deskotron

by James Somers, November 3, 2010

I could be a lot more productive. I could waste less time between tasks; focus more during tasks; keep better track of time; set more concrete goals and subgoals; have higher standards; give up less easily; and work even when I really don’t want to. It comes down to being more disciplined, basically, and more conscientious.

One way to get there is to “self-improve”: to attend to my flaws, the unhealthy habits of my work and mind, and try to change them.

Another way is to invent and build a magic desk robot. This might require more effort up front, but after I describe it to you, you’ll see why it’s probably worth it.

The device I have in mind would be an extremely sophisticated hybrid of a to-do list, filing cabinet, coach, and workspace. I’ll call him deskotron.

The first thing that deskotron would do is catalog everything I want or ought to do. By this I mean he would keep track of every book, blog post, paper, essay, and article I should read; every errand I have to run; every work to-do; every side project I’ve got going or have said I’d start; every puzzle or problem I would like to solve; every game I enjoy playing; all of my appointments; every essay I should write; all of my e-mails and calls; every movie, TED talk, and stupid video I plan to watch; etc. In short, deskotron would create a massive database of activity-units-I-could-fill-my-day-with, or tasklets.

Already I’m asking for something that even the world’s best secretary couldn’t provide, because I’m asking deskotron to find and suggest tasklets for me, to dredge up my forgotten project ideas, to record every time someone recommends a book, and so forth. I’m asking him to pay attention to, and write down, everything actionable in my life.

And that’s just the first step. Once deskotron has built this impressively complete tasklet database, I would want him to do whatever he could to put each item “at the ready,” that is, to lower its activation energy.

Example: if my next tasklet is to read twenty pages of Montaigne’s essay, “An apology for Raymond Sebond,” he would hand me the book opened to the right page. If it’s to answer an e-mail, he would fetch it for me and put it on my screen. And so on.

Next, deskotron would classify these tasklets. He’d rank them by cognitive exertion: reading some books is less taxing than reading others, and deskotron would know this. He’d know which taskslets will take longer (estimates based on prior experience, which he would track), which tasklets I’ll prefer, and which tasklets are related semantically, knowing, for instance, that a neurology paper and a TED talk on strokes are related.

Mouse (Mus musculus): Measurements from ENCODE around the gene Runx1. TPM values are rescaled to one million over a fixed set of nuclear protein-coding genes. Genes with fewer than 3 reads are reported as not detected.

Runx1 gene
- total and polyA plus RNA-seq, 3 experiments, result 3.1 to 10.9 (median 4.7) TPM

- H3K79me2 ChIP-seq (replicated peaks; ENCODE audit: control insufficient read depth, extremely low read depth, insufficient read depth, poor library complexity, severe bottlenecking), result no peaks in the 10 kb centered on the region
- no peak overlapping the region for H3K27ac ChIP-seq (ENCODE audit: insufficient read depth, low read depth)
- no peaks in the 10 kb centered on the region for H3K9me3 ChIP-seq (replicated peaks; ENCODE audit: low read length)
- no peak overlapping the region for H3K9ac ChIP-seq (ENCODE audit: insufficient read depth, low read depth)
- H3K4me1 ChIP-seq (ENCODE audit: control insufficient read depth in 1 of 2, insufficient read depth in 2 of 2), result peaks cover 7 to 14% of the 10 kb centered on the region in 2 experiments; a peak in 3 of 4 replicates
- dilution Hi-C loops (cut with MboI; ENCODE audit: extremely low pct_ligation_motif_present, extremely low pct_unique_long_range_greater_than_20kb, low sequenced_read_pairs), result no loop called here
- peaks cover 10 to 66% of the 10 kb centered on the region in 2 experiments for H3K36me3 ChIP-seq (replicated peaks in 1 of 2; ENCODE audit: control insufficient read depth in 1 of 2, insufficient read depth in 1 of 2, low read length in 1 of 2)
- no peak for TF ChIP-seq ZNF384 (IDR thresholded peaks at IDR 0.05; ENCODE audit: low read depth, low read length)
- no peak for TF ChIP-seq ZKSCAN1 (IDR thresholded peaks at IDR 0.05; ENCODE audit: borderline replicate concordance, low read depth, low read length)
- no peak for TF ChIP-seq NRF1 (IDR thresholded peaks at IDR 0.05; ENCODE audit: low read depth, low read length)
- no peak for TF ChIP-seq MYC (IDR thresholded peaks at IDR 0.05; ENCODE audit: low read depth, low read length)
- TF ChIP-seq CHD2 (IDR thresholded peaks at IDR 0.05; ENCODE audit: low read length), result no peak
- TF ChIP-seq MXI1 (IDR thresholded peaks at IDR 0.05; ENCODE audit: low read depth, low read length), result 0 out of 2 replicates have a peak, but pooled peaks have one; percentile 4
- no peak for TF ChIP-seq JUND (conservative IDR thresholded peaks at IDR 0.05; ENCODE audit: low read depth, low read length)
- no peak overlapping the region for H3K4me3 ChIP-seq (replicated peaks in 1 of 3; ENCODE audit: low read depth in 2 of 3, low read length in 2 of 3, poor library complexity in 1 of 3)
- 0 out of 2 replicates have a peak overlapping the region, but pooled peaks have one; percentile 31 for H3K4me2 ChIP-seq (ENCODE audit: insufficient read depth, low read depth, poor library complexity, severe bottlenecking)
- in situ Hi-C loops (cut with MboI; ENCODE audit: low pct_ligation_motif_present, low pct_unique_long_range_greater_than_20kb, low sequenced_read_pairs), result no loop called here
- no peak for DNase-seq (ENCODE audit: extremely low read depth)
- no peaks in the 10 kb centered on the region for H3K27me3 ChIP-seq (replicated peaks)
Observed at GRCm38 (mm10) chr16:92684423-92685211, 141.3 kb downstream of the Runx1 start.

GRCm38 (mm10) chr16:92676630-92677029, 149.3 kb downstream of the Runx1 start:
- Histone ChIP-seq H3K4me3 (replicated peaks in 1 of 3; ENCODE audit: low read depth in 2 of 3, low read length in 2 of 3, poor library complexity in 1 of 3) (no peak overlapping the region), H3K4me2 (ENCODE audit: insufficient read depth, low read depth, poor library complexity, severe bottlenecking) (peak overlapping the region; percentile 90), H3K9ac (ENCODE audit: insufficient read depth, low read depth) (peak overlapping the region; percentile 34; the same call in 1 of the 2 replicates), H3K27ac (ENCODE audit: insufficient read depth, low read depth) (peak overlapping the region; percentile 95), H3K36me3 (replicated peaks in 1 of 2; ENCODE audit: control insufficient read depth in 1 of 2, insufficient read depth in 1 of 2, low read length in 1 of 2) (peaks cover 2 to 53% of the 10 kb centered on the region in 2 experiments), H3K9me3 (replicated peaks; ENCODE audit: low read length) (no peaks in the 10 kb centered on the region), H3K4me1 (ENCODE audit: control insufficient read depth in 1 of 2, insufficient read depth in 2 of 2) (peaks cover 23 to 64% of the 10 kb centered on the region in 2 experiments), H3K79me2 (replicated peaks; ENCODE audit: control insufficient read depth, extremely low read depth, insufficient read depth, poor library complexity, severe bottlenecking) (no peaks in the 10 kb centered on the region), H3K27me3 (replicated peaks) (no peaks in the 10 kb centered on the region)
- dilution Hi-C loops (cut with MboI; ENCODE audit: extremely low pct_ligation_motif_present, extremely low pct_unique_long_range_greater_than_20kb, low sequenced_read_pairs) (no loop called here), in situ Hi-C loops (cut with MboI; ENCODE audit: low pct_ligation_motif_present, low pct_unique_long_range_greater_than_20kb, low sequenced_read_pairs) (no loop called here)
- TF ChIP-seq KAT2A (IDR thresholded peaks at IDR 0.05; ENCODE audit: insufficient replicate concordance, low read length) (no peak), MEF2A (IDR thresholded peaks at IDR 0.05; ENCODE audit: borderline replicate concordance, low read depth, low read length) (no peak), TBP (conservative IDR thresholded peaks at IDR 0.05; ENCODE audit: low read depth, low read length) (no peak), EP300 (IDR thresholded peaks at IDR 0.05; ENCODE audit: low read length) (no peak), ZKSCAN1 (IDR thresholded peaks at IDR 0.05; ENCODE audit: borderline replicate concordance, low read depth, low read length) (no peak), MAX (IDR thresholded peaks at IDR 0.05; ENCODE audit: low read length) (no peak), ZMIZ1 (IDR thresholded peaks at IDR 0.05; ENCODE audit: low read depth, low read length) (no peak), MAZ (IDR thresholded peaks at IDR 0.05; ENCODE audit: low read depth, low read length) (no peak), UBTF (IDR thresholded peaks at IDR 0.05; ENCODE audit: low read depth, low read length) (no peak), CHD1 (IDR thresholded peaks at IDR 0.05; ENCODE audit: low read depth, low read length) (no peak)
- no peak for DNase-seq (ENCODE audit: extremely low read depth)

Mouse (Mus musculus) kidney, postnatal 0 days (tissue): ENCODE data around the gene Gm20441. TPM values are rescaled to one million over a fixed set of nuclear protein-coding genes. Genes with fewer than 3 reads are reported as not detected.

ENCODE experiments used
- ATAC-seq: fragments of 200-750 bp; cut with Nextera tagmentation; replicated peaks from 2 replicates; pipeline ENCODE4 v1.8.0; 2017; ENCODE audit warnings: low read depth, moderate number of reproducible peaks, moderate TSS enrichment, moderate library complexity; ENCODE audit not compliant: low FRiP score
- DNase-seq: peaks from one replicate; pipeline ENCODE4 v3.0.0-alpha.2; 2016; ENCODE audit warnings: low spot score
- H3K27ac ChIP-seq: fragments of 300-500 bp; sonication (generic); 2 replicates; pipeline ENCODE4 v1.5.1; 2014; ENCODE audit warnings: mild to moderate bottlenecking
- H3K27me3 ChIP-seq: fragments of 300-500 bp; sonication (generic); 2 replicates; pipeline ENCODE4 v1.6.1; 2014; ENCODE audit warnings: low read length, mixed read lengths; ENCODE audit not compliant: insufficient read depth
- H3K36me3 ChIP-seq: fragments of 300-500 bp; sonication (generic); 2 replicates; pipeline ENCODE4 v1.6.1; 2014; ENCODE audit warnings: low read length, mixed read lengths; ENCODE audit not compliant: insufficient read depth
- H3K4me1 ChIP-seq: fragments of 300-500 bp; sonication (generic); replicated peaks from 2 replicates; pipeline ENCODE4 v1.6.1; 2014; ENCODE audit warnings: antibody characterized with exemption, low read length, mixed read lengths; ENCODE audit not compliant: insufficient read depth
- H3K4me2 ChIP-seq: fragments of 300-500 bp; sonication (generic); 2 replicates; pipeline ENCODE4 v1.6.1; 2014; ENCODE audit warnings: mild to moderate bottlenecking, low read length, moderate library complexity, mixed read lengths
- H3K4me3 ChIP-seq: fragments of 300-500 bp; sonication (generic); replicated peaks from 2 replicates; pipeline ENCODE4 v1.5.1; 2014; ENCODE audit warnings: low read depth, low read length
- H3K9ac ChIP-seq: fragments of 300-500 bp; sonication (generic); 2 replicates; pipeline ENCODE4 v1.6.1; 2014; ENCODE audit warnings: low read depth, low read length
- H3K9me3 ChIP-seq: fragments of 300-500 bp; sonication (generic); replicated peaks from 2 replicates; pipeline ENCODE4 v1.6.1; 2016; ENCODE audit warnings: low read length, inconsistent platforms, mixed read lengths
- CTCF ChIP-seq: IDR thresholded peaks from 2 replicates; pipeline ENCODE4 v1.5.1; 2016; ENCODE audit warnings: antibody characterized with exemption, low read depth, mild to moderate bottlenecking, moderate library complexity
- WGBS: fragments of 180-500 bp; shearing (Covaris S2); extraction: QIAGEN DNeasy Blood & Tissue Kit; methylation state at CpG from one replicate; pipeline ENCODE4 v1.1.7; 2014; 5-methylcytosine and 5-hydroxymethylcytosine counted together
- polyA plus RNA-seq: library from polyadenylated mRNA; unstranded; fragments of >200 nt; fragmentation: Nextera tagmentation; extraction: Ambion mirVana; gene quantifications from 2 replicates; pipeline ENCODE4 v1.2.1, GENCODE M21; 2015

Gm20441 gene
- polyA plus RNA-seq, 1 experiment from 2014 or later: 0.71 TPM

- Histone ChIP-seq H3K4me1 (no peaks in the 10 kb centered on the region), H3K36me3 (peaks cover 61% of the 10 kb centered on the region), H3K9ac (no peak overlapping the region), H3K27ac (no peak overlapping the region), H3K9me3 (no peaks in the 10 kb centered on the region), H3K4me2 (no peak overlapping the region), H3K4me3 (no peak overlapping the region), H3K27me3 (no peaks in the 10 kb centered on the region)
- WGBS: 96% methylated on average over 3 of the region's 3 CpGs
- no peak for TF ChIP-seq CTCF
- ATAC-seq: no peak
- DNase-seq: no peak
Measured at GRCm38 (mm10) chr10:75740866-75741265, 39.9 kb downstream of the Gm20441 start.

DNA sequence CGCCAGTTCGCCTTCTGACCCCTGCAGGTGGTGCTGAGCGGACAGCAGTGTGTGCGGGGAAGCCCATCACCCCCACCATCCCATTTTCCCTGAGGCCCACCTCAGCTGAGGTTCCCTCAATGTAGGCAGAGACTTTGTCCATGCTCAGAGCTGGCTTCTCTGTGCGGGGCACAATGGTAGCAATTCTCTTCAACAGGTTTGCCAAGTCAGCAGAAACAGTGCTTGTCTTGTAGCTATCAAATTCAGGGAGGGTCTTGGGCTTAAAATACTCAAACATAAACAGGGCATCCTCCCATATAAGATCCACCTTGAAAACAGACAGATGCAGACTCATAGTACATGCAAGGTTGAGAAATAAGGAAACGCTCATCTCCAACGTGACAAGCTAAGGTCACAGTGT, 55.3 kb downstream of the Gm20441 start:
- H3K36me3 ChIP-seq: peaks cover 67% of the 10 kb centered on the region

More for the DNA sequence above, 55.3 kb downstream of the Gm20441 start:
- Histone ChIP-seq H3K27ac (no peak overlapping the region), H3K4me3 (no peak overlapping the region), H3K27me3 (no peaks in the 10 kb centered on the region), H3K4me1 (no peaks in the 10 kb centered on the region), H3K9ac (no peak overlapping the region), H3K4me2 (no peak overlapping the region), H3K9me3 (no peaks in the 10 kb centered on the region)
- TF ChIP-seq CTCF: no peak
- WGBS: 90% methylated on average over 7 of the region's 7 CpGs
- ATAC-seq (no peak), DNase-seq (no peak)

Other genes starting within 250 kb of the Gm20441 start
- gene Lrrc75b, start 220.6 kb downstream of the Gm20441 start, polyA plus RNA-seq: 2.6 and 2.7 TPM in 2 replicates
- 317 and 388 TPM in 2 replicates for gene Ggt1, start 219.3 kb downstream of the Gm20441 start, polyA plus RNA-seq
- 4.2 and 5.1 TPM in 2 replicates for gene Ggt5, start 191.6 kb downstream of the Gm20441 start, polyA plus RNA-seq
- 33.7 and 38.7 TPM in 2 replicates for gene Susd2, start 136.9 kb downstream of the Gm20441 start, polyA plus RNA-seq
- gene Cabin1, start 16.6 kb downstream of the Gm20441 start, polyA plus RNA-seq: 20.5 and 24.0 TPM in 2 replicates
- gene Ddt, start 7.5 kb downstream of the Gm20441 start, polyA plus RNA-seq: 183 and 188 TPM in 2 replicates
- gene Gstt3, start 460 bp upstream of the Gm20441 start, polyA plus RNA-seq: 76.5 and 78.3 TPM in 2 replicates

He would know how each tasklet relates to larger goals of mine, and how much each contributes to those goals. For instance, he would know that I want to become a versatile writer, so he’d feed me a variety of writing tasklets, tracking my progress in different areas, say, by measuring the number of fiction-words I’ve written against the number of nonfiction-words. If I wanted to “gain a better understanding of recursion in Lisp,” he would know that reading The Little Schemer would help. Etc.

He would have something like Gmail’s “priority inbox” built in, knowing which e-mails warrant quick responses and which can wait.

More generally, he would be able to prioritize tasklets based on their importance. Tasklets related to “must-have” goals would have a higher priority than tasklets related to “nice-to-haves.”

He would understand strategic relationships between tasklets. By that I mean that he would understand which tasklets feed well into one another. For instance, I might write better after perusing my Google Reader queue, or I might write worse; deskotron would know which. He would know how many programming tasklets I can do before getting exhausted, and how to stagger hard and easy tasklets to squeeze the most effort out of me. He would know that I don’t like to read too many serious magazine articles in a row, and that I have to be primed in a certain way before I want to solve a Project Euler problem.

deskotron would be like a good personal trainer, demanding nearly too much of me, holding me to my commitments, pushing me when I falter, and knowing when to give me a break. He would monitor my mood and gauge my engagement. He would be like the logical extension of that Mercedes feature that wakes you up when you doze off.

With all this, deskotron would be able to dynamically pack my days. He would turn me into one of those high-powered guys who’s scheduled down to the minute, except that I wouldn’t feel constrained by him. Instead, I’d feel like he had the perfect answer every time I asked, “What’s next?”